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Current research indicates that children with ADHD have structural and functional differences in their brains when compared to their peers, especially in the frontal lobe. The frontal brain regions are responsible for executive functioning (i.e. planning, organising, regulating behaviour and emotions). Approximately 3% to 7% of school aged children present with symptoms of ADHD.

Core features


Making careless mistakes

Difficulty sustaining attention over time

Does not appear to listen when spoken to

Does not follow through on instructions and fails to finish work

Poorly organised (poor time management, messy, fails to meet deadlines)

Avoids tasks that require sustained mental effort

Often loses things

Easily distracted


Hyperactivity and impulsivity:

Fidgety or squirmy behaviour

Problems remaining seated

Excessive motion

Difficulty engaging in quiet activities

Often “on the go”

Talks excessively

Blurts out answers

Difficulty waiting his turn, impatient

Often intrusive to others

Developmental considerations and associated features

Children with ADHD typically struggle with emotional regulation and often experience big emotions. They might have meltdowns more often and require lots of co-regulation from adults (that have a calm brain). They can experience difficulty forming and maintaining friendships. Due to their impulsivity and not considering consequences, their behaviour might often be seen as rule breaking and inappropriate. Furthermore, their impulsive nature puts them at risk for academic difficulties. Rushing through assignments, poor time management, failing to wait for all instructions and inability to filter essential from non-essential information have direct influence on children’s grades and performance in class. Additionally, children with ADHD often become frustrated with themselves and suffer from low self-esteem and poor confidence. Rejection sensitivity dysphoria (RSD) is a common condition co-existing with ADHD. Those with RSD are extremely sensitive to criticism, often holding on to negative words or actions made towards them for months, or even years. An ADHD-RSD combination is difficult to overcome, but some strategies include focusing on one's strengths and practicing self-compassion.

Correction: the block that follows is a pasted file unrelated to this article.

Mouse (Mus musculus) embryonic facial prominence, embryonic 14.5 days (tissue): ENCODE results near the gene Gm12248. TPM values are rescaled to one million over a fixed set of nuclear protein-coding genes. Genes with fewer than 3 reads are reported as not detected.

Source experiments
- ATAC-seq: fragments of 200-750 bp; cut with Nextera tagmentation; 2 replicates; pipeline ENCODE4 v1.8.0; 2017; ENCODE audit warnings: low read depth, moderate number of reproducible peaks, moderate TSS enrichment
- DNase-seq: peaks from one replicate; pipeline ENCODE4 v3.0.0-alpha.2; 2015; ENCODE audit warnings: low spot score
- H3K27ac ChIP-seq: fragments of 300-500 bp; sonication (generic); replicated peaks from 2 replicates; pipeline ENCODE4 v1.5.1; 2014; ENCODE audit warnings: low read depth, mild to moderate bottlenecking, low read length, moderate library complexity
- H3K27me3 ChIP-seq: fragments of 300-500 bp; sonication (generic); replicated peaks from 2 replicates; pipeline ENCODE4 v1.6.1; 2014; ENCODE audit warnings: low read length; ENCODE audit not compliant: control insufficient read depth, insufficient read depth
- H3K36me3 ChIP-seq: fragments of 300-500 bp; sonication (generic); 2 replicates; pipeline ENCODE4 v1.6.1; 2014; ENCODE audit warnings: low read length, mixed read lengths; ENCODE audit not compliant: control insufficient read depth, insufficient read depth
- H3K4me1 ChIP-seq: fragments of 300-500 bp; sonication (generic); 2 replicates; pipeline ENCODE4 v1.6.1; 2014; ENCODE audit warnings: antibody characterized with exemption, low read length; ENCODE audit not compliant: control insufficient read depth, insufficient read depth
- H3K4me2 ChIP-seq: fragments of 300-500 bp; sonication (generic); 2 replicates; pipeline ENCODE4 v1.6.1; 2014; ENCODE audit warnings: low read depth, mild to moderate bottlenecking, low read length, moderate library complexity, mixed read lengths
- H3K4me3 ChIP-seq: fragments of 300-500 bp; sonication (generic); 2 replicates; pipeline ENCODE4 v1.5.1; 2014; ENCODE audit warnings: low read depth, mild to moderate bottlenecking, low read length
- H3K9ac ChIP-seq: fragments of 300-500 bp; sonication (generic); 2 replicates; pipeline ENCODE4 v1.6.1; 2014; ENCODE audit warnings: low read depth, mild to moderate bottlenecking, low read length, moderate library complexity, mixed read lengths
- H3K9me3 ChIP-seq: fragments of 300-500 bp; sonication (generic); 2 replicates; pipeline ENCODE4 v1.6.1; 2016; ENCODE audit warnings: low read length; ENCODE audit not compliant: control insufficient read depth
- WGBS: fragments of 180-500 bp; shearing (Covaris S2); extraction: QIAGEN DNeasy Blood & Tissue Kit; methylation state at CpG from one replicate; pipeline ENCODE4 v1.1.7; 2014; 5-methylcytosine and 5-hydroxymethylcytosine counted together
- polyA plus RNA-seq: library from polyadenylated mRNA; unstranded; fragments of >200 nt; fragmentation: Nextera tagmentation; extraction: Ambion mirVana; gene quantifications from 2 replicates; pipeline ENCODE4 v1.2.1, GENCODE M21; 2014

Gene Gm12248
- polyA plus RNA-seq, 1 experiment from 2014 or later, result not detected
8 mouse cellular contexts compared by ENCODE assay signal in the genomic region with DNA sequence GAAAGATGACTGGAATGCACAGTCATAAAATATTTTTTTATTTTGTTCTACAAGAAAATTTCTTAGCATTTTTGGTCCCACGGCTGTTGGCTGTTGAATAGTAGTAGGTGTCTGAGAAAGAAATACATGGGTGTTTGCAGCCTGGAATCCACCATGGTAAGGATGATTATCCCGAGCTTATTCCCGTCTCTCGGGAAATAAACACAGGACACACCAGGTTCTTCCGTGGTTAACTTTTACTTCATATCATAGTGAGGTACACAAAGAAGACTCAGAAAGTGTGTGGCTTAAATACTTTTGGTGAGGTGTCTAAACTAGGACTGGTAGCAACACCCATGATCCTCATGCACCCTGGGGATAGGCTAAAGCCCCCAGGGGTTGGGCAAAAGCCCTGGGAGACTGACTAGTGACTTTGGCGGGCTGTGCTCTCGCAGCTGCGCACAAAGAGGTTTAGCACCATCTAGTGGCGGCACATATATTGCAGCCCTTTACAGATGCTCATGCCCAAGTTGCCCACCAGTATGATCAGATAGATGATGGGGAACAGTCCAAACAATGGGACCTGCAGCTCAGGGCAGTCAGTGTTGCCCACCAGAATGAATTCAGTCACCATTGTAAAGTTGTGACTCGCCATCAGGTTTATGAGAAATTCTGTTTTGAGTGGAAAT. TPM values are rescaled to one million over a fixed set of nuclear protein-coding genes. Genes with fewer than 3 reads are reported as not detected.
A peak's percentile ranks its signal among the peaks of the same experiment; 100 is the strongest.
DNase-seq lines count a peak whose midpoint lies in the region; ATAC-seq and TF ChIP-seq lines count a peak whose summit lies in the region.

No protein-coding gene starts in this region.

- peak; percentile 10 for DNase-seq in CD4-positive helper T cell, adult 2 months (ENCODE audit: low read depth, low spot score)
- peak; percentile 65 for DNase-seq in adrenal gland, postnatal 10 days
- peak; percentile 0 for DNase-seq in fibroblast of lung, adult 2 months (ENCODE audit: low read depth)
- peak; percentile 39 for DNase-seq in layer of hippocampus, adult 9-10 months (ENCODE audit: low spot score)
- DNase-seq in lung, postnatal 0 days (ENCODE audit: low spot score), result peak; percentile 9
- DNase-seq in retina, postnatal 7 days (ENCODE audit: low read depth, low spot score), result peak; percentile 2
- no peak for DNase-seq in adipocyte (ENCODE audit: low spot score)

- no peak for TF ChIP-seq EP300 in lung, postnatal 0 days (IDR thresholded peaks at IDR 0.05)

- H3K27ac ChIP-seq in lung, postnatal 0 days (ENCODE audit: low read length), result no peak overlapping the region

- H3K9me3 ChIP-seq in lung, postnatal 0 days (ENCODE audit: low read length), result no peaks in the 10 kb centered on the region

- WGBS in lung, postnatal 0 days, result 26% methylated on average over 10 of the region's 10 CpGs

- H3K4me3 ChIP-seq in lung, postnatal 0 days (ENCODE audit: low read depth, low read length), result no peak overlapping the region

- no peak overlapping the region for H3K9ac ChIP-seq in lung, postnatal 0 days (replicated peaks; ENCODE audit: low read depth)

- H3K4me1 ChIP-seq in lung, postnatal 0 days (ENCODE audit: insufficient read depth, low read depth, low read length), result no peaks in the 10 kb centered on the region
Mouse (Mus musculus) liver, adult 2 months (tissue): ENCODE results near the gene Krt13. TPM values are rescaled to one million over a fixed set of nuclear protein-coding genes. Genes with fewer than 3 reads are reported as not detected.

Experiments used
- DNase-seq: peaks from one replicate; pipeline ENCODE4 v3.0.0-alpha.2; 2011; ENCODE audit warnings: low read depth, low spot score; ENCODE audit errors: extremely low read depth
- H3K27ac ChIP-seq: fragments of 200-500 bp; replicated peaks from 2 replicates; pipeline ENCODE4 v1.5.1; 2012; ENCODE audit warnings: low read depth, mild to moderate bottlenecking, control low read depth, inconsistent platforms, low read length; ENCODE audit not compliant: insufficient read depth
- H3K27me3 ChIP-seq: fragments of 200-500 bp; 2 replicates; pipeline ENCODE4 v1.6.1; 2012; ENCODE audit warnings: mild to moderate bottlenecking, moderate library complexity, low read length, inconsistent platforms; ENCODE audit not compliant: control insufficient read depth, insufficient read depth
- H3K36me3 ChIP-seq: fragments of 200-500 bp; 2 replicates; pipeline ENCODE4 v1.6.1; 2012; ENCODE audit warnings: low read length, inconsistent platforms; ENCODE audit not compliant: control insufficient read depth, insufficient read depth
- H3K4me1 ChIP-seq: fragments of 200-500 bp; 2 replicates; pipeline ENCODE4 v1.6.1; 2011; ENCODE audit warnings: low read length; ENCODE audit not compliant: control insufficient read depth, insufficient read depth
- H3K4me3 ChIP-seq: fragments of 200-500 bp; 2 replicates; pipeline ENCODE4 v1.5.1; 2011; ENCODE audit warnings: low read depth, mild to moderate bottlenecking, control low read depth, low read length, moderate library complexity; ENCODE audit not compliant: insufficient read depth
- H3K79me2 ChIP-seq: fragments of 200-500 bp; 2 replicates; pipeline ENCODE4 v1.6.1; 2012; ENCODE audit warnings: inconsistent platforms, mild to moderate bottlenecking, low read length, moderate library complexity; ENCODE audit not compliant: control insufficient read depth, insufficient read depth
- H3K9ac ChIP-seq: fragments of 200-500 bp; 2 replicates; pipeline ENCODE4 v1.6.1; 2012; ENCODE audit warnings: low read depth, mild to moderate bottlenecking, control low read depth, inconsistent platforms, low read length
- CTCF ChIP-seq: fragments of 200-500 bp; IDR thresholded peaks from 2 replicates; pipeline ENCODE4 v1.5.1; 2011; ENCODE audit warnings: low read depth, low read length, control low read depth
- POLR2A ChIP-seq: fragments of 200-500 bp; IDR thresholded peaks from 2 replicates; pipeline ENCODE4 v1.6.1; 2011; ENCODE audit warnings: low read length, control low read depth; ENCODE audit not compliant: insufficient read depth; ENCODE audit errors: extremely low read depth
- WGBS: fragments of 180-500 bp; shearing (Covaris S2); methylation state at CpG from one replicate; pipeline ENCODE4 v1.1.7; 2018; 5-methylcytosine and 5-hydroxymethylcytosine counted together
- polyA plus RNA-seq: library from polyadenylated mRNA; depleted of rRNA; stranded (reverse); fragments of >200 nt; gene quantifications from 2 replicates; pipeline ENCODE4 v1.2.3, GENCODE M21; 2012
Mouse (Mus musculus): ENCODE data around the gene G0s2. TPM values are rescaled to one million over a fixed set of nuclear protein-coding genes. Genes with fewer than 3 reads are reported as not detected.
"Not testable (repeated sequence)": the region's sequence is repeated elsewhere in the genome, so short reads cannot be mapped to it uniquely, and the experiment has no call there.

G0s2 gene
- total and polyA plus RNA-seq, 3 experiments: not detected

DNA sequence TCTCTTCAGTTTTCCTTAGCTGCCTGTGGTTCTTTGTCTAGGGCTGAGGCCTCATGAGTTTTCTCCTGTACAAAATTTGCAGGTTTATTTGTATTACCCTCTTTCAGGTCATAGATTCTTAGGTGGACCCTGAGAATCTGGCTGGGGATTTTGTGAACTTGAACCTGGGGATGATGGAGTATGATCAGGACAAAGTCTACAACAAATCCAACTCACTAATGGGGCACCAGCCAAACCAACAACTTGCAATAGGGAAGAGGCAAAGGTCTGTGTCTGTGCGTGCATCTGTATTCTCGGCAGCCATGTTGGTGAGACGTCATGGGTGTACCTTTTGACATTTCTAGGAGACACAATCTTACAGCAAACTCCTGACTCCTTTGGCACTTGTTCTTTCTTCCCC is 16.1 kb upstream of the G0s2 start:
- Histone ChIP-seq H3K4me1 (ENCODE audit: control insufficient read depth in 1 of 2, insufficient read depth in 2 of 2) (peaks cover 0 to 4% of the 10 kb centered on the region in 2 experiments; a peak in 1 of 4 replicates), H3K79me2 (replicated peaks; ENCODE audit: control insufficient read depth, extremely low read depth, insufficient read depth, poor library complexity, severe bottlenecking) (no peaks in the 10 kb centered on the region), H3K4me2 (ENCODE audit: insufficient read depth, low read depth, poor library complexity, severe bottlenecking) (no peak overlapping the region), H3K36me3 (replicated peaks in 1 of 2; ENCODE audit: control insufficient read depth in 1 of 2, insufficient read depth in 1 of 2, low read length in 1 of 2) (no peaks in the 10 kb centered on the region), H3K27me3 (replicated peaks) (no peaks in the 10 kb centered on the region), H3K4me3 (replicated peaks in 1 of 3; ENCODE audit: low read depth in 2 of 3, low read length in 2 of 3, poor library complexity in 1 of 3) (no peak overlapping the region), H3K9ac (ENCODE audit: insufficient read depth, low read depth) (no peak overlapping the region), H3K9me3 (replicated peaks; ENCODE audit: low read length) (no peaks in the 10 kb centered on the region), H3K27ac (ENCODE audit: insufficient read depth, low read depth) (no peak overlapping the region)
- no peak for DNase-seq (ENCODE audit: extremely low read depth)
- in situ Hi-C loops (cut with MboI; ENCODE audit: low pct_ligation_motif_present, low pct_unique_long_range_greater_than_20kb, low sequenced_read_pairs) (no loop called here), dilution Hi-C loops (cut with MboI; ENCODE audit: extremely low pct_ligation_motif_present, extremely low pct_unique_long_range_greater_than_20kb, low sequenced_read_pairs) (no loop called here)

Parents of children with ADHD should be aware of the fact that their child hears many more negative comments about their behaviour and themself as a person each and every day, as compared to a neurotypical child. Being critisised or being told off so frequently whilst knowing that they struggle to change their actions, has a direct negative impact on these children's self esteem and overall well-being. Neurodivergent children are diagnosed with co-morbid anxiety and depression more often than their neurotypical peers.